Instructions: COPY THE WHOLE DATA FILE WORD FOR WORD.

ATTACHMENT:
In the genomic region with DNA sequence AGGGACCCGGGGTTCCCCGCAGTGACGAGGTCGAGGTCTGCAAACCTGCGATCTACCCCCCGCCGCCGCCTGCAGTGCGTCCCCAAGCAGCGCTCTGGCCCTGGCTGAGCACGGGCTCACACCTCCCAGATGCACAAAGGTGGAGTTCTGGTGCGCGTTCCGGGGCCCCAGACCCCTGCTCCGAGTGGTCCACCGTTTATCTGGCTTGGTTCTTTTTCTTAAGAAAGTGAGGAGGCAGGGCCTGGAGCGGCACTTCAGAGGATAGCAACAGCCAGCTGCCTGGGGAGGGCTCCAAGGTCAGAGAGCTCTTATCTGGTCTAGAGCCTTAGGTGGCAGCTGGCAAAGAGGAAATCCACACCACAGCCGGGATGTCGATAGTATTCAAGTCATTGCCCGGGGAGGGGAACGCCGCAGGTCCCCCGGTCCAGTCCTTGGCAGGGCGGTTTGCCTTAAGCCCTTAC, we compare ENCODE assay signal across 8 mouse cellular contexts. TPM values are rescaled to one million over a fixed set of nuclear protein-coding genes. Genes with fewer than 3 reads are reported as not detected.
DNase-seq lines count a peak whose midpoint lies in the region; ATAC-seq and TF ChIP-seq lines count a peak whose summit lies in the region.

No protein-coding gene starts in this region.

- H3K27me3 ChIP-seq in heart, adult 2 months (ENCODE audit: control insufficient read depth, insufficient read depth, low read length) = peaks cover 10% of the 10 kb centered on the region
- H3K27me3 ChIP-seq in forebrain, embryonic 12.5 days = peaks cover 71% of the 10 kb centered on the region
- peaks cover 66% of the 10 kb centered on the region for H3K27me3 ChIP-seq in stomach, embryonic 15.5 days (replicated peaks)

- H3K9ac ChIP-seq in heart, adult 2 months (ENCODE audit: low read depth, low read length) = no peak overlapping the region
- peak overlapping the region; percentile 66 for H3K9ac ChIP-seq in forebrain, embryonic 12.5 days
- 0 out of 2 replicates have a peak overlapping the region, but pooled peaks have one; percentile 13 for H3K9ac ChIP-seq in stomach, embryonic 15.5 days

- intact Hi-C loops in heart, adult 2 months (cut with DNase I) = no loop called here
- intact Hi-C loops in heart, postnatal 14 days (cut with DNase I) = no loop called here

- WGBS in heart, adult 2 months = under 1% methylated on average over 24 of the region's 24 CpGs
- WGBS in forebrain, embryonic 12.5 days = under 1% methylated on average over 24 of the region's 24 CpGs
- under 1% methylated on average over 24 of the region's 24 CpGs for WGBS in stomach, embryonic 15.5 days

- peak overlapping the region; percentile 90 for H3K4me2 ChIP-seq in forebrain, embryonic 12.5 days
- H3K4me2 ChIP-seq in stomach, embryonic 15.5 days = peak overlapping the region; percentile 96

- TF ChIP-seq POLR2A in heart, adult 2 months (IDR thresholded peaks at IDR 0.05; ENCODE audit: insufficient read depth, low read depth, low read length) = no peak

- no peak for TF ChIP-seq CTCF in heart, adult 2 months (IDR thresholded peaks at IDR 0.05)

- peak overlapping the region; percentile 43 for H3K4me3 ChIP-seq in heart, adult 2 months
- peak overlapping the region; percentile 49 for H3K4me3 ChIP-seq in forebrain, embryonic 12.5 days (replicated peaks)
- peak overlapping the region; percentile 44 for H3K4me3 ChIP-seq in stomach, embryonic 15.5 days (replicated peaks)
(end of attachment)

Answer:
In the genomic region with DNA sequence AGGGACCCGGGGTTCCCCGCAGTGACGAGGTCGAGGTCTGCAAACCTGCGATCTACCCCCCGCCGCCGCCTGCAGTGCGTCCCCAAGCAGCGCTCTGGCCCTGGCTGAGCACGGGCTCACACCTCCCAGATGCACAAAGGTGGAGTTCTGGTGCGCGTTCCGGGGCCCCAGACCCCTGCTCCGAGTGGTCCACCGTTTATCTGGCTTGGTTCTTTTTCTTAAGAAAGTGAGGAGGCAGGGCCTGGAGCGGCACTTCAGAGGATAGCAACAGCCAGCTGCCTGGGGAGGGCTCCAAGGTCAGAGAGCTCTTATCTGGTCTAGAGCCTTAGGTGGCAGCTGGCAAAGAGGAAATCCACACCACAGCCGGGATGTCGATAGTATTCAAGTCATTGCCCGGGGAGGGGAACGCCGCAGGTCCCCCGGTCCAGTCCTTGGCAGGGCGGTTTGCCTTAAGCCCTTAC, we compare ENCODE assay signal across 8 mouse cellular contexts. TPM values are rescaled to one million over a fixed set of nuclear protein-coding genes. Genes with fewer than 3 reads are reported as not detected.
DNase-seq lines count a peak whose midpoint lies in the region; ATAC-seq and TF ChIP-seq lines count a peak whose summit lies in the region.

No protein-coding gene starts in this region.

- H3K27me3 ChIP-seq in heart, adult 2 months (ENCODE audit: control insufficient read depth, insufficient read depth, low read length) = peaks cover 10% of the 10 kb centered on the region
- H3K27me3 ChIP-seq in forebrain, embryonic 12.5 days = peaks cover 71% of the 10 kb centered on the region
- peaks cover 66% of the 10 kb centered on the region for H3K27me3 ChIP-seq in stomach, embryonic 15.5 days (replicated peaks)

- H3K9ac ChIP-seq in heart, adult 2 months (ENCODE audit: low read depth, low read length) = no peak overlapping the region
- peak overlapping the region; percentile 66 for H3K9ac ChIP-seq in forebrain, embryonic 12.5 days
- 0 out of 2 replicates have a peak overlapping the region, but pooled peaks have one; percentile 13 for H3K9ac ChIP-seq in stomach, embryonic 15.5 days

- intact Hi-C loops in heart, adult 2 months (cut with DNase I) = no loop called here
- intact Hi-C loops in heart, postnatal 14 days (cut with DNase I) = no loop called here

- WGBS in heart, adult 2 months = under 1% methylated on average over 24 of the region's 24 CpGs
- WGBS in forebrain, embryonic 12.5 days = under 1% methylated on average over 24 of the region's 24 CpGs
- under 1% methylated on average over 24 of the region's 24 CpGs for WGBS in stomach, embryonic 15.5 days

- peak overlapping the region; percentile 90 for H3K4me2 ChIP-seq in forebrain, embryonic 12.5 days
- H3K4me2 ChIP-seq in stomach, embryonic 15.5 days = peak overlapping the region; percentile 96

- TF ChIP-seq POLR2A in heart, adult 2 months (IDR thresholded peaks at IDR 0.05; ENCODE audit: insufficient read depth, low read depth, low read length) = no peak

- no peak for TF ChIP-seq CTCF in heart, adult 2 months (IDR thresholded peaks at IDR 0.05)

- peak overlapping the region; percentile 43 for H3K4me3 ChIP-seq in heart, adult 2 months
- peak overlapping the region; percentile 49 for H3K4me3 ChIP-seq in forebrain, embryonic 12.5 days (replicated peaks)
- peak overlapping the region; percentile 44 for H3K4me3 ChIP-seq in stomach, embryonic 15.5 days (replicated peaks)